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Here’s a pre-Masie quiz for you: how is organizational change sometimes like an extended family vacation gone horribly wrong?

Picture this.

You have a large family of various ages, interests and incomes, some who live with you and some who don’t, some who live nearby and some who are significantly farther flung. To build stronger ties and create a more cohesive family unit, why not organize a big expensive vacation in an exotic place where none of them has ever been?

You set to work, picking a departure date, purchasing airline tickets, and arranging accommodations. You send word to meet at your house for an important announcement. Then you spring the plan on them and demand that the entire group be ready to leave right now.

Sure, some people have conflicts or other obligations. Others just hate to travel. They grumble, they gripe, they resist. There’s crying, and a few walk away in a huff.

What, you wonder, is wrong with these people? Surely, you reason, they’ll be more appreciative once the vacation actually begins.

But nooooooo

Cousin Mattie gets anxious in crowds. Uncle Leo, the recovering alcoholic, has settled in at the bar. Your sister’s new outfit would have been fabulous here, except no one told her to bring it. Mom can’t negotiate the stairs and won’t take the elevator, and Dad just wants to watch TV.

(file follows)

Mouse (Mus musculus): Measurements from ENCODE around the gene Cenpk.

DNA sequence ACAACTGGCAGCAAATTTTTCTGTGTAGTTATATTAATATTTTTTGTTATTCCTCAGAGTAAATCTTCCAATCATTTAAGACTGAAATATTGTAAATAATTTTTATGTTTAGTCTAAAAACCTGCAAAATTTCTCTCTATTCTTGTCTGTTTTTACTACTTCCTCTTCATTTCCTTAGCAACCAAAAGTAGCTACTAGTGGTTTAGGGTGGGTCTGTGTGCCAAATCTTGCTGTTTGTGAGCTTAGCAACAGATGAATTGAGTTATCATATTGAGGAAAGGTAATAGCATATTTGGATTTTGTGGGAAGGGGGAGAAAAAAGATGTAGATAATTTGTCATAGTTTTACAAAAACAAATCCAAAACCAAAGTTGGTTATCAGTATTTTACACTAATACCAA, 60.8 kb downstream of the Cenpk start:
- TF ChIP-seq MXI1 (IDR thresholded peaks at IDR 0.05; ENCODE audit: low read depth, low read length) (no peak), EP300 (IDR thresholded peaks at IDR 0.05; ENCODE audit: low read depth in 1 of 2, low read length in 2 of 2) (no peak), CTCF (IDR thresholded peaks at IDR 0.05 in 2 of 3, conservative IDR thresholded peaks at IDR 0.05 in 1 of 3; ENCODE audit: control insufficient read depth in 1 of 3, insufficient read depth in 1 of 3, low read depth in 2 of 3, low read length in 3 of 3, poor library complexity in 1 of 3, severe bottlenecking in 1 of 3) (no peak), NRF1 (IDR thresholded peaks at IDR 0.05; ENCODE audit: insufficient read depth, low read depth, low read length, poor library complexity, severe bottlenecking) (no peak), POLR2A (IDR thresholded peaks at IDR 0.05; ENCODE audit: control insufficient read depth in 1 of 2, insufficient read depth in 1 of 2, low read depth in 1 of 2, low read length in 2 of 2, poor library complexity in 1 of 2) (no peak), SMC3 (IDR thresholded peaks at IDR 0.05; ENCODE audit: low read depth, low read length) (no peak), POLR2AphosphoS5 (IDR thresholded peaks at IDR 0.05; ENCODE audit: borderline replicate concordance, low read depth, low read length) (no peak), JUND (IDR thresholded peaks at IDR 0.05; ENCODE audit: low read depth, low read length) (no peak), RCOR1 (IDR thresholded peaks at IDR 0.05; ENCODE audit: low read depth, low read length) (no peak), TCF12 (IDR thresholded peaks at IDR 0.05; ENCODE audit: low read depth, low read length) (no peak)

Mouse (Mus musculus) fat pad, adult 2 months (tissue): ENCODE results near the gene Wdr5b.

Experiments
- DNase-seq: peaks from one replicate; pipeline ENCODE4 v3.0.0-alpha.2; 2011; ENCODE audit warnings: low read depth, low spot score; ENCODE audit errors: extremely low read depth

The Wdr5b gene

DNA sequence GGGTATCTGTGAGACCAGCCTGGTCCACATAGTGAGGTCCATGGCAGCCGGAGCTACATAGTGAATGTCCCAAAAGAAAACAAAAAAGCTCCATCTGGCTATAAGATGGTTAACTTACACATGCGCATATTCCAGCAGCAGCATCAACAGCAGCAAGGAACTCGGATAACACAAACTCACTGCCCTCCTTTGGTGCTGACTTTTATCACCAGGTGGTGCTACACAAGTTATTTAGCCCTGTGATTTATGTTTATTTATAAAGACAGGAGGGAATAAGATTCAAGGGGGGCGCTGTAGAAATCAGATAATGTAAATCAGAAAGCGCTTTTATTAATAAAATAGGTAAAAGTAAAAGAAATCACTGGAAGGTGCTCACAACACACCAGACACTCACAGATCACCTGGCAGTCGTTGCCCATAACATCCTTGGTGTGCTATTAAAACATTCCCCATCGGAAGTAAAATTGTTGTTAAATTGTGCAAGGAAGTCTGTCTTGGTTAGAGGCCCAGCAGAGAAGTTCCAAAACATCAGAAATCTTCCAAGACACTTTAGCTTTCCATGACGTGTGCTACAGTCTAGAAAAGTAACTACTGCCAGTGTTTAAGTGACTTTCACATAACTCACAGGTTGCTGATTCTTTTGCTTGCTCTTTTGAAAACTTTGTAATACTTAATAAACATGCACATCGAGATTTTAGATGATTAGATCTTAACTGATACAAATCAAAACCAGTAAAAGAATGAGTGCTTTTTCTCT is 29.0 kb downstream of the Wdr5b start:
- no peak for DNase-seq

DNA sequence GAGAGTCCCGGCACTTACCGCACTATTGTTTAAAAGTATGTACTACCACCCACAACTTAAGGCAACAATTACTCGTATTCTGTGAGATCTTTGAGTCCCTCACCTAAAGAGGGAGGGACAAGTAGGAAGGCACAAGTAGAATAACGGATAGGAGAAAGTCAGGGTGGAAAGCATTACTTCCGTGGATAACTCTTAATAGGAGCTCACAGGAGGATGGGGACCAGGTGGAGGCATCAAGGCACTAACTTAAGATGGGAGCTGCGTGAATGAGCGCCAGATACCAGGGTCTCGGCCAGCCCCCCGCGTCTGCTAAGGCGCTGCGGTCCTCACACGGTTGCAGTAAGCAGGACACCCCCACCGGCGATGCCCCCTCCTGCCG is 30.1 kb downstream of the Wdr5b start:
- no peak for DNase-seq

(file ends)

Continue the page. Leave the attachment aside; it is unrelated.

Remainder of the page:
Not one of your relatives is taking advantage of the adventure or even the weather. You decide you must have the worst, most ungrateful family in the world.

But let’s look at it another way.

With perfectly good intentions, you made a well-thought-out plan. But because you didn’t prepare any of the participants for their journey or their destination, they became uncooperative, unhappy and resentful. Why?

Because you didn’t manage their expectations.

You didn’t ask for input. You didn’t share information that would have helped them get ready. You’re not even making improvements now that it’s underway. You simply thrust them into unfamiliar territory without the supplies, support and snorkel gear they needed to succeed.

It’s not that they were unwilling to make a change. It’s that you didn’t present the change in a palatable way.

Likewise, any significant organizational change requires people to make major behavioral changes both individually and collectively – not only in the ways they perform specific processes but also in how they operate, interact, collaborate, learn, adjust, and share. So it’s just not fair to impose change from the top down and ignore the “people” aspects that will inevitably result.

Not only is it unfair, it sets them – and you – up for failure.

Learning to change is never an easy task. As professionals in the learning industry, we are charged with finding ways to make it easier for people to accept and adjust to change. That’s why, at Masie Learning 2012, SAP Education explores how Learning is Changing. Through the lens of today’s social learning revolution, we have unprecedented opportunities to access the newest approaches, test the newest tools, and experiment with the newest techniques, led by the industry’s thought leaders and trendsetters.

I’m not saying it will be a vacation. But it will be a welcome change. Register today @